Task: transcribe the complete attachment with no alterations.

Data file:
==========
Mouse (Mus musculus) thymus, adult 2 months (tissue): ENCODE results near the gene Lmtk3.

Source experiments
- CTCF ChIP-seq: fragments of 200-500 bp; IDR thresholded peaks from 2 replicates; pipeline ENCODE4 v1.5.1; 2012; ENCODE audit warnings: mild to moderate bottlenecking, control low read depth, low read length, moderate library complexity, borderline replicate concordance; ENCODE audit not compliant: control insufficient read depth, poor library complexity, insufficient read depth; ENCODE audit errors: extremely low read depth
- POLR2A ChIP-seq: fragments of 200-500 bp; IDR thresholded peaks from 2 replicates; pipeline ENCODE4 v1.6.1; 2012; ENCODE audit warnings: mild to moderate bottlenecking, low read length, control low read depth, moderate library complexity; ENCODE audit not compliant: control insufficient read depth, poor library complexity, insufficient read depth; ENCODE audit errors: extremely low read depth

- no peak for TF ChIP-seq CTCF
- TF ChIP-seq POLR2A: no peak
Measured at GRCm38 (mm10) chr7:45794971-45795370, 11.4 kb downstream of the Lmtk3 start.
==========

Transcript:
Mouse (Mus musculus) thymus, adult 2 months (tissue): ENCODE results near the gene Lmtk3.

Source experiments
- CTCF ChIP-seq: fragments of 200-500 bp; IDR thresholded peaks from 2 replicates; pipeline ENCODE4 v1.5.1; 2012; ENCODE audit warnings: mild to moderate bottlenecking, control low read depth, low read length, moderate library complexity, borderline replicate concordance; ENCODE audit not compliant: control insufficient read depth, poor library complexity, insufficient read depth; ENCODE audit errors: extremely low read depth
- POLR2A ChIP-seq: fragments of 200-500 bp; IDR thresholded peaks from 2 replicates; pipeline ENCODE4 v1.6.1; 2012; ENCODE audit warnings: mild to moderate bottlenecking, low read length, control low read depth, moderate library complexity; ENCODE audit not compliant: control insufficient read depth, poor library complexity, insufficient read depth; ENCODE audit errors: extremely low read depth

- no peak for TF ChIP-seq CTCF
- TF ChIP-seq POLR2A: no peak
Measured at GRCm38 (mm10) chr7:45794971-45795370, 11.4 kb downstream of the Lmtk3 start.